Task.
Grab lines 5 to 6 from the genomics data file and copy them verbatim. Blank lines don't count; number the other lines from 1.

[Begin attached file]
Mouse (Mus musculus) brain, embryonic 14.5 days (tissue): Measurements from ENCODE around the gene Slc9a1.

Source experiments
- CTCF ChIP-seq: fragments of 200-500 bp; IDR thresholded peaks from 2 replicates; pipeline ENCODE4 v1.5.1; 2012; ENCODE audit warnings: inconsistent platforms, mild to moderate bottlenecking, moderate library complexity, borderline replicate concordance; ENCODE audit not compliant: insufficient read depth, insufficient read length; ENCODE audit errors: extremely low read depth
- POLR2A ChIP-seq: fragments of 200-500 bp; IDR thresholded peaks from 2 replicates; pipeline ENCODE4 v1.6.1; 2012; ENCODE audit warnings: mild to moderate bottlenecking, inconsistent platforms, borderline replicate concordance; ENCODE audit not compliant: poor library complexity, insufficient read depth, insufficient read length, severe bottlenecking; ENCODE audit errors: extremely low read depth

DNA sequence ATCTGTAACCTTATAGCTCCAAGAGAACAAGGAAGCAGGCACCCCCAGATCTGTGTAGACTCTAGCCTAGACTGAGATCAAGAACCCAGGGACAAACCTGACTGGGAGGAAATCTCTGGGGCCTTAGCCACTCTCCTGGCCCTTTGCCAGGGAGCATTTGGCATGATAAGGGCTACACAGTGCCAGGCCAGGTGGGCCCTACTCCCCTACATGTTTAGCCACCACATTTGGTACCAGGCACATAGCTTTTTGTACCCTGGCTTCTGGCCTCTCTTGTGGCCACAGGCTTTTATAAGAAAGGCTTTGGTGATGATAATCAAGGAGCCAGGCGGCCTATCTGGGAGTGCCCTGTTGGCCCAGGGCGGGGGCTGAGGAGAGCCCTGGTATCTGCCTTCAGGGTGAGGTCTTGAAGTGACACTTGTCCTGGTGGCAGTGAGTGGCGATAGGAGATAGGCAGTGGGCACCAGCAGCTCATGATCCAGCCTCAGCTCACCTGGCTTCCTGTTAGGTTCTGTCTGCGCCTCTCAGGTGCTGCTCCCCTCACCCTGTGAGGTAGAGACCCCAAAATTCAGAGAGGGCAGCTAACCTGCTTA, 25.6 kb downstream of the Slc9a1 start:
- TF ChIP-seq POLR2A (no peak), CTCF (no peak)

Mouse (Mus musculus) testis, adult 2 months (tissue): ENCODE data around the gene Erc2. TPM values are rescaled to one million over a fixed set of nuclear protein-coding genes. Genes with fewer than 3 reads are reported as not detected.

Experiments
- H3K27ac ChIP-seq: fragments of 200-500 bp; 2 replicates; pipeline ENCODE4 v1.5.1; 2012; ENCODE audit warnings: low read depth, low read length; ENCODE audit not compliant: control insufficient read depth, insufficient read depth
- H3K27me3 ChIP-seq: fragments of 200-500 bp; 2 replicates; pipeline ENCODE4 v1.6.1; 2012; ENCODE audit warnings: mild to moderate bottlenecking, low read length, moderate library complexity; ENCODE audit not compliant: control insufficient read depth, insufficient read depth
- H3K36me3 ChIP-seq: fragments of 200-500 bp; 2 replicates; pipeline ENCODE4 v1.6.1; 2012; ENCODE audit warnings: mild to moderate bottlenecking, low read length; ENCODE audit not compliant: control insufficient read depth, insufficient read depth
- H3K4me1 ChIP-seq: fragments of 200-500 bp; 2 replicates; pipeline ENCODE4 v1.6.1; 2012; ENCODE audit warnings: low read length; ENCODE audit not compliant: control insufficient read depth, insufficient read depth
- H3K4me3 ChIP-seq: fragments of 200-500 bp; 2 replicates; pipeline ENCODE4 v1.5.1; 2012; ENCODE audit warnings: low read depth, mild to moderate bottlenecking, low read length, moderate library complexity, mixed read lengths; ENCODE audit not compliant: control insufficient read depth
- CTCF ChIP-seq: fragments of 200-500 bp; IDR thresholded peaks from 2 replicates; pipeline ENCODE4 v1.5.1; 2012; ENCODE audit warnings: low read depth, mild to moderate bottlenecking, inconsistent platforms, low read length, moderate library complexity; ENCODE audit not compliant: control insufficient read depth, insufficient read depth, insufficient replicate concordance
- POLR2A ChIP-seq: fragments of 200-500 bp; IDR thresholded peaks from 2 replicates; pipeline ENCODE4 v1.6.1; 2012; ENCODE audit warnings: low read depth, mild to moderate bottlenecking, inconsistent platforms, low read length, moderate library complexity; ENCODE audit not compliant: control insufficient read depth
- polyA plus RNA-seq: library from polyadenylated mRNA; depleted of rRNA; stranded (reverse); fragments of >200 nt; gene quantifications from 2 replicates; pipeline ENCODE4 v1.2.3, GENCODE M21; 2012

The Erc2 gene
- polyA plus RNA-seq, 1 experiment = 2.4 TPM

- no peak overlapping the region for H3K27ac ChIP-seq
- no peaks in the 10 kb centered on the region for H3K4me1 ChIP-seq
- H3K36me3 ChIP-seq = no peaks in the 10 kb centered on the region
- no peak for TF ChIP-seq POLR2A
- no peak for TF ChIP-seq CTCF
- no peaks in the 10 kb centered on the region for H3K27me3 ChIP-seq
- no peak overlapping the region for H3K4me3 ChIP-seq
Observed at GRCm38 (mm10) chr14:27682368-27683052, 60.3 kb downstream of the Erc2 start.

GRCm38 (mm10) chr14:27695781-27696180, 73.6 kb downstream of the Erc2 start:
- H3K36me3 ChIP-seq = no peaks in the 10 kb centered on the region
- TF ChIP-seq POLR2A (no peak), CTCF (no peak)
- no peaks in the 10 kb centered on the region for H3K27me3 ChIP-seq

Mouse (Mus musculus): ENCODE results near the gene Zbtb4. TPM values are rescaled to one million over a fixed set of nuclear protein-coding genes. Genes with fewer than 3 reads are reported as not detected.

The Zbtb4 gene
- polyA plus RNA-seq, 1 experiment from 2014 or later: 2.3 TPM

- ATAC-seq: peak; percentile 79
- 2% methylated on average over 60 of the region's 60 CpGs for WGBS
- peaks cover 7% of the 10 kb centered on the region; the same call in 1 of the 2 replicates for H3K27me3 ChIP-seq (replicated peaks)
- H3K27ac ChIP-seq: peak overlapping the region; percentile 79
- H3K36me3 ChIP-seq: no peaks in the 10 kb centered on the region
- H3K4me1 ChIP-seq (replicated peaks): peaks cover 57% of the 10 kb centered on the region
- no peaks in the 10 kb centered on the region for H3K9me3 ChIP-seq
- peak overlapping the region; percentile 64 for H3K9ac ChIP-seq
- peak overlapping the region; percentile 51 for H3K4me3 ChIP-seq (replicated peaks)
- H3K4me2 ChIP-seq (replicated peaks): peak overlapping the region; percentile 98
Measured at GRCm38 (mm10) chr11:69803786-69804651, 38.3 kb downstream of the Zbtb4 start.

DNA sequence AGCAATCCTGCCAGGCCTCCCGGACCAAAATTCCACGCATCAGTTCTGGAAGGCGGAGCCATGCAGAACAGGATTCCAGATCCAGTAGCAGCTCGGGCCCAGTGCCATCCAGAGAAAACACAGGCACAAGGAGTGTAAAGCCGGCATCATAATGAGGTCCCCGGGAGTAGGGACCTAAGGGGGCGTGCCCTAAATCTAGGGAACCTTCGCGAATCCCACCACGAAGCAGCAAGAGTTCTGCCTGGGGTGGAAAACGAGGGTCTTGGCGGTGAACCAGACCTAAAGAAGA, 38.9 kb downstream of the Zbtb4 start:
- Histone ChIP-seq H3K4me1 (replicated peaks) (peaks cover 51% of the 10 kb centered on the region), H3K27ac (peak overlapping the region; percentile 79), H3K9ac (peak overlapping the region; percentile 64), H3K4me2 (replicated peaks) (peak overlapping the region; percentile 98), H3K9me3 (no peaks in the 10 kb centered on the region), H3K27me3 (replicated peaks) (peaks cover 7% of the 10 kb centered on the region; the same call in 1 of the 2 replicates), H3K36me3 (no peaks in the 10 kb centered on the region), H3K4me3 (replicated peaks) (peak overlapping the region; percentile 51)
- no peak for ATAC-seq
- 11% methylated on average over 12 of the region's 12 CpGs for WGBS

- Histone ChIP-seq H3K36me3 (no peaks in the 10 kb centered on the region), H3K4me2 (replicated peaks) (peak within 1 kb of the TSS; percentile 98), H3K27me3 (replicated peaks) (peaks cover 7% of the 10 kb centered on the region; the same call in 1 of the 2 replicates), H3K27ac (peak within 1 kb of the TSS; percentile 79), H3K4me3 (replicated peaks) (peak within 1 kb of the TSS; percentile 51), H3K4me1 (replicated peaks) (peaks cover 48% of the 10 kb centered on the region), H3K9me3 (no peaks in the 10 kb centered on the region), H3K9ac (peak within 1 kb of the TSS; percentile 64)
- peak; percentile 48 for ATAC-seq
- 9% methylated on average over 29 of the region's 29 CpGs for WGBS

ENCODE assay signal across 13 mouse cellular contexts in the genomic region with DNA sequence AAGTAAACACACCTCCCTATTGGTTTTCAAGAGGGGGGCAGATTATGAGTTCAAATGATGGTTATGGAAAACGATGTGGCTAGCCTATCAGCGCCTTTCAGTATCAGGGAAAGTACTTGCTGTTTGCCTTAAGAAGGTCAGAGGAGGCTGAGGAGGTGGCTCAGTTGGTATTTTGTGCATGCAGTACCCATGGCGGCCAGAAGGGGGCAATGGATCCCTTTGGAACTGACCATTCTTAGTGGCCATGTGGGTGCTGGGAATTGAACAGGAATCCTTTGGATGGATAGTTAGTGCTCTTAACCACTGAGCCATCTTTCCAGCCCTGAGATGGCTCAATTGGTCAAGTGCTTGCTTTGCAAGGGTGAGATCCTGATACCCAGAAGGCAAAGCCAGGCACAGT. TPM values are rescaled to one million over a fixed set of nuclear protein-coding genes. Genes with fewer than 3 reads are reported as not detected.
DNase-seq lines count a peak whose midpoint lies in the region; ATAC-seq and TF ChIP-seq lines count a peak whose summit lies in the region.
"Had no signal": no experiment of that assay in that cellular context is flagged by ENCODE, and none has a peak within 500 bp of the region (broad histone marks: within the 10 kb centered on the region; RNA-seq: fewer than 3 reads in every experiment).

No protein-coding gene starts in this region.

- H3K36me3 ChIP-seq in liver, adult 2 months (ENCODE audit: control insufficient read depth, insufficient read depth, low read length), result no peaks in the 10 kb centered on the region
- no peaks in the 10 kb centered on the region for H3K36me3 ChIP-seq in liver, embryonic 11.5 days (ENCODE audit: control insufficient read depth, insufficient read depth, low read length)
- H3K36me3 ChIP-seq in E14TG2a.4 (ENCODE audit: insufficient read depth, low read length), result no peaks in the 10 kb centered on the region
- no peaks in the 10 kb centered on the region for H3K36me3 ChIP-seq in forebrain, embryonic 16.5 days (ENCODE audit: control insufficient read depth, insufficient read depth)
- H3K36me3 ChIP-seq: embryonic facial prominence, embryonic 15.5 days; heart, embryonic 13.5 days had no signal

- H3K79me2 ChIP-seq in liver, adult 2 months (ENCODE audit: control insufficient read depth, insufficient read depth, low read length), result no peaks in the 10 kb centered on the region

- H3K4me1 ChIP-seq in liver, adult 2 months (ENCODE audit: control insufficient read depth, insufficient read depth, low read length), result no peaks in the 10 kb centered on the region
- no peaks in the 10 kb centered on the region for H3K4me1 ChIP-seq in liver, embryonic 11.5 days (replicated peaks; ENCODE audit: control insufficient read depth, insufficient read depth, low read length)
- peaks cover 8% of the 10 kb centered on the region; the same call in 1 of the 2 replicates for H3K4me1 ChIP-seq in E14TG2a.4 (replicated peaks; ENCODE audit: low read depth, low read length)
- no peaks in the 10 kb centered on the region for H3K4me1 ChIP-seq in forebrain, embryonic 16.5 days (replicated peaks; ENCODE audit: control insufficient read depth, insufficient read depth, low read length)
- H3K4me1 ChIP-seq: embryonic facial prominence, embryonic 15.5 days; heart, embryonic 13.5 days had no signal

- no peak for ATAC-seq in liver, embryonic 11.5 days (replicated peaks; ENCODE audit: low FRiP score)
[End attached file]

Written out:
DNA sequence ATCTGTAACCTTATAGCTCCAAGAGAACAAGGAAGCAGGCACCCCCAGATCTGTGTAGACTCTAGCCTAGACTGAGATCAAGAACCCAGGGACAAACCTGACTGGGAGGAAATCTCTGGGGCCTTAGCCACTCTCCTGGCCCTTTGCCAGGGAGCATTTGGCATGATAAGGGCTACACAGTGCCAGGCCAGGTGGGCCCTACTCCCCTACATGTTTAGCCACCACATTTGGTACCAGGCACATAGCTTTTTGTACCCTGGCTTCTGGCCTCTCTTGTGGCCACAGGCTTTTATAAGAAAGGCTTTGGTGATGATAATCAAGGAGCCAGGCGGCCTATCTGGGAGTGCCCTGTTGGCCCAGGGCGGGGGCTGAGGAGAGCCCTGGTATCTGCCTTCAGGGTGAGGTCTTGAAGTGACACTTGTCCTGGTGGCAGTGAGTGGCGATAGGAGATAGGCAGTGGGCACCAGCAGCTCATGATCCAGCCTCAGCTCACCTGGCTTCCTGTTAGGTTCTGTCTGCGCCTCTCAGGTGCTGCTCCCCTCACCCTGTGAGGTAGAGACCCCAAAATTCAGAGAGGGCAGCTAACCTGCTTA, 25.6 kb downstream of the Slc9a1 start:
- TF ChIP-seq POLR2A (no peak), CTCF (no peak)